I write a lot about paying off student loans. Because if you have them you should pay them off. But the same can be said for parent student loans. Actually, I take that back, it’s not the same. Parent student loans are WAY more important to pay off. Why? One word: retirement.
Look, if you have $35,000 in student loans at age 22, it sucks. But you can recover. In fact, if you make it a priority you can have the debt paid off before you hit age 30. Plus, you’ll have developed a lot of important financial skills in the process. But if you take on $35,000 in parent student loans at the age of 46 you’re screwed. Well, not totally, but you have a lot of work to do. Paying the minimum on that size of loan will have the debt paid off dangerously close to retirement age.
“Let’s say the minimum payment for your loan is $420, which has you paying off the loan at the age of 60. While this means you’ll have the loan paid off in your pre-retirement years, the money you will have spent paying off the loan could have been going toward your retirement plan. Time is really the bigger issue here. When it comes to retirement planning, earlier is always better, so knocking out that student loan early means you can start moving the loan payment money toward your retirement plan sooner.” (courtesy of SmartyCents.com)
Increasing your monthly payments by $280 will cut your loan repayment period in half saving you thousands in interest. But can you do it? Can you cut back enough to make room for such a large payment? I believe you can because you have to. If you want to retire, this is your only option.
“Retirement is essentially the ability to break your dependence on your income, and what feels more like breaking than losing $700 a month for five years? If you can actually change your lifestyle to live on $700 less a month, you are so much closer than so many of your peers to a great retirement. When the Parent PLUS loan is paid off, use the momentum you’ve achieved—and that money you’ve learned to live without—to increase your retirement fund. It may seem like losing this income will be too great of a burden to carry beyond the five years, but you can do it. Breaking your income dependence is like ditching a bad habit. It hurts at first, but once you’re “broken,” the new habit sticks. Once you learn to live on less, you actually start wanting less. Most people just don’t stick with it long enough for it to get easy. But as an adult in pre-retirement with parent student loans, you don’t have any other choice.” (courtesy of SmartyCents.com)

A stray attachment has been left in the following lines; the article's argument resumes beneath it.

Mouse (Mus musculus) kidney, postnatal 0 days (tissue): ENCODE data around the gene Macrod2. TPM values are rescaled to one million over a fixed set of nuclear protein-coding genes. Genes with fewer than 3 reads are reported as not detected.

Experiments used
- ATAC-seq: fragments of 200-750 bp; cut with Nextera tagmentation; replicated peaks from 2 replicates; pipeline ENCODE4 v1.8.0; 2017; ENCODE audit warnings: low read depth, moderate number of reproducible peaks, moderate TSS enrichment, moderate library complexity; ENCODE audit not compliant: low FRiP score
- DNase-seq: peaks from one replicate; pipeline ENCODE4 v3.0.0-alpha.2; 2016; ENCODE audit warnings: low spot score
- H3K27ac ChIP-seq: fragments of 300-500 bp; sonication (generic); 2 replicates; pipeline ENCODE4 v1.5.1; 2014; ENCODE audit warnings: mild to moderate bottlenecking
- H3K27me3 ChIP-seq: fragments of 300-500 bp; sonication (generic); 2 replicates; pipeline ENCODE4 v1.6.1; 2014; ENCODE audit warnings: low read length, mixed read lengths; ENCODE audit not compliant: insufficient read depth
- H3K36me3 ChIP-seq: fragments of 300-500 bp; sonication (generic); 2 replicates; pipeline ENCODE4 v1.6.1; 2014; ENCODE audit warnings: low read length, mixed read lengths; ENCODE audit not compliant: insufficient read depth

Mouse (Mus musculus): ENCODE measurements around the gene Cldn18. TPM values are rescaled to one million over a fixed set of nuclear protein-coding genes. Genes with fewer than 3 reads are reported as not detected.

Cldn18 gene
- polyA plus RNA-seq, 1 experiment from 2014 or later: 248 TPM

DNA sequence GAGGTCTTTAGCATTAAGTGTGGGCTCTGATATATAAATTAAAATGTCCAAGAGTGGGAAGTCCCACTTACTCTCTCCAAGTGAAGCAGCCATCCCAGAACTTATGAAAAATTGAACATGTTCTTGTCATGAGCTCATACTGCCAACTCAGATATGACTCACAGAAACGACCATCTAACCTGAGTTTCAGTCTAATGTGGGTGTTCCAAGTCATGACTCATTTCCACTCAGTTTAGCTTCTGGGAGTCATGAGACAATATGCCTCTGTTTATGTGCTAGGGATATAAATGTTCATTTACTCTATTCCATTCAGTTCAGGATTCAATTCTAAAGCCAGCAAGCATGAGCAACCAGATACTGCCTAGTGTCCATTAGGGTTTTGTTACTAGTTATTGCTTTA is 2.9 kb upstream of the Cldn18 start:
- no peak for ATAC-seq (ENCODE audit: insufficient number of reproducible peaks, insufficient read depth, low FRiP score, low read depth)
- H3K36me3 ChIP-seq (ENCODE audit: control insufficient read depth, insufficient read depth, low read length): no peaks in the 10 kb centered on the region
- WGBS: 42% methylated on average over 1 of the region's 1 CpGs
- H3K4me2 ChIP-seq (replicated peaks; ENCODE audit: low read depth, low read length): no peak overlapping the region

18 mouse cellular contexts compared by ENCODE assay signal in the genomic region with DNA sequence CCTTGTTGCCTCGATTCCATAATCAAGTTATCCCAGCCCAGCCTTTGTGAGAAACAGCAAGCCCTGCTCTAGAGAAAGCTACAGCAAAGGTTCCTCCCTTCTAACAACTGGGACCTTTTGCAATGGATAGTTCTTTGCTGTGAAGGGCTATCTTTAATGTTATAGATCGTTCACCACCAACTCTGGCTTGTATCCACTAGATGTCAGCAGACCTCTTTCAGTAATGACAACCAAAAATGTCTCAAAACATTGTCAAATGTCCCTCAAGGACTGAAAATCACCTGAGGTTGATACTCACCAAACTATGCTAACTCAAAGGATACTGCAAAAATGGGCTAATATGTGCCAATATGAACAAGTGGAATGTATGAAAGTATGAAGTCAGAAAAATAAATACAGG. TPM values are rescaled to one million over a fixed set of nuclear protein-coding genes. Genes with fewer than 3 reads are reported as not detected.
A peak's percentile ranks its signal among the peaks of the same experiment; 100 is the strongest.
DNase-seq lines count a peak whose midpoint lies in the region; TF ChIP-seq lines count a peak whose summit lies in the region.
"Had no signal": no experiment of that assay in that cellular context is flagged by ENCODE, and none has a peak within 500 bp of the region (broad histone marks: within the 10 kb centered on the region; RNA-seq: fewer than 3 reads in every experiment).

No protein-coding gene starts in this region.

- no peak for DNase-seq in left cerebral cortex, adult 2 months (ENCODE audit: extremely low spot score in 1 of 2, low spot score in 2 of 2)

Your kids’ education is important, and it was really nice of you to take on the cost of their education. But something has to give. Either you have to have a plan to pay off the loans before you retire or you need to have a conversation with your kids about how they can help out.
Read more about how to pay off your parent PLUS loans in my SmartyCents.com column here.
Peter Dunn a.k.a. Pete the Planner® is an award-winning financial mind and a former comedian. He’s a USA TODAY columnist, author of ten books, and is the host of the popular radio show and podcast, The Pete the Planner Show. Pete is considered one of the foremost experts on financial wellness in the world, but he’s just as likely to talk your ear off about bass fishing.